On Dec. 15, Ibrahim Abdul Laith, longtime resident of Aleppo and a volunteer with the media center of the Syrian Civil Defence (known as the “White Helmets”), sat in front of his camera and pressed the record button.
“Maybe this is our last day in Aleppo,” he says, speaking softly, looking directly into the camera.
It’s a quiet morning, just a few hours into the ceasefire put into effect earlier that morning. But behind him are buildings that have been bombed into rubble, showing the neighborhood hasn’t always been so serene.
“We don’t want to leave this city,” he continues, smiling. “We won’t leave our city until it is destroyed.”
Over the past month, Syrian regime forces have advanced on the notoriously opposition-controlled eastern part of the city, going door to door, executing and arresting civilians. Their assault left at least 82 dead, according to the United Nations. Russian airplanes assisted the brutal assault, in November bombing the last remaining fully functional hospital in Eastern Aleppo out of operation. Doctors and medics were forced to care for wounded patients in makeshift, underground facilities. The weeks-long assault is a tactic many of Aleppo’s residents interpret as forcing them to flee the city that they called home.
As those inside of Aleppo prepared to leave their beloved city, Syrian President Bashar al-Assad heralded the assault as a victory.
“The writing did not start today, it started six years ago when the crisis and war started against Syria.”
In response to the shift of the balance of power in Aleppo, Russian and Turkish officials met in Ankara early last week to broker a ceasefire, facilitating an evacuation plan for opposition fighters and wounded civilians to be transferred to the northern province of Idlib, the last urban opposition-controlled outpost left inside of Syria. Forced to choose between mandatory evacuation or certain death, residents who had stubbornly stayed in Aleppo for the past six years, hoping the brutal war that ravaged their city could end in a free Syria, began to record their final goodbyes.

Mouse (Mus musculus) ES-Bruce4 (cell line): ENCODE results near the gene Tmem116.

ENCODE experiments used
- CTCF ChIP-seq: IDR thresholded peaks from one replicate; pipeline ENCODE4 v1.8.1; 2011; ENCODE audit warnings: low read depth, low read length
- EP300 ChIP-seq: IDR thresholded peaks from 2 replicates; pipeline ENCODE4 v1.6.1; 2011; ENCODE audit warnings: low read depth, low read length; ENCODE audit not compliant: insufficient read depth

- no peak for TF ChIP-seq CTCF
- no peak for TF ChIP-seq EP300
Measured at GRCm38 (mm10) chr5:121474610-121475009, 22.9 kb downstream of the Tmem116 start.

Some, like Ibrahim, posted self-recorded videos on Twitter and Facebook. Others called upon the international community to reflect one last time on the human cost of ignoring their pleas for assistance in ousting Bashar al-Assad. Still others scrawled heart-breaking love notes and promises to return on what remains of the stone buildings that once made up their beloved city.
“This is one of the most difficult days in Aleppo’s history,” Ibrahim Abdul Laith told Sojourners over a series of WhatsApp voice notes. “We endured difficulties under the shelling, and under the siege, but even though the situation was difficult, we were fighting for our city.”
Later in the messages, his voice took on a somber tone.
“Now we are being asked to leave.”
The evacuation itself was logistically difficult. It failed to materialize when Iran, one of Assad’s main backers, imposed new conditions, endangering the ceasefire. Then opposition fighters refused to evacuate wounded civilians from two predominantly-Shi’ite regime-held towns — a key provision of the agreement. Finally, after struggling to salvage the deal, Turkish and Russian officials agreed upon a provision that allowed civilians loyal to the regime, who had fled the opposition, to go back to their neighborhoods.
Eventually, nearly 3,000 citizens loyal to the opposition boarded the green buses, sent to evacuate them from Aleppo.
“I don’t know if these are buses or detention centers,” one of the evacuees, who wished to remain anonymous given the rapidly changing situation, told Sojourners.
“For six hours, we have no food, no water, and no way of going to the bathroom,” they continued. “It really shouldn’t be called an evacuation. It should be called a forced displacement.”
Long before the war, Aleppo was one of the most unique and significant cities in Syria. It was a cultural hub, with a diverse population of many ethnicities and religions, and an important nexus of trade as a stop along the silk road.
During the revolution, the city’s eastern neighborhoods took on new importance as a strategic revolutionary stronghold, that, due to its size and historical significance, represented a significant victory for the opposition. It was also a beacon of hope for the opposition — that, despite years of being routinely pummeled by the regime, and later its Russian and Iranian allies, someday a free Syria could be possible.
For many Syrians, this history will be difficult to erase.
“Bashar al-Assad tried to destroy these stones, but each of these stones is a letter to someone who comes here,” Ibrahim Abdul Laith continues in his videotaped goodbye, glancing toward the piles of rubble behind him, limestone rocks that once formed the walls of his city.
“Every stone tells a story, a history of someone who has been here in Aleppo,” he finishes, his voice steady and unwavering.
“God willing, we will return.”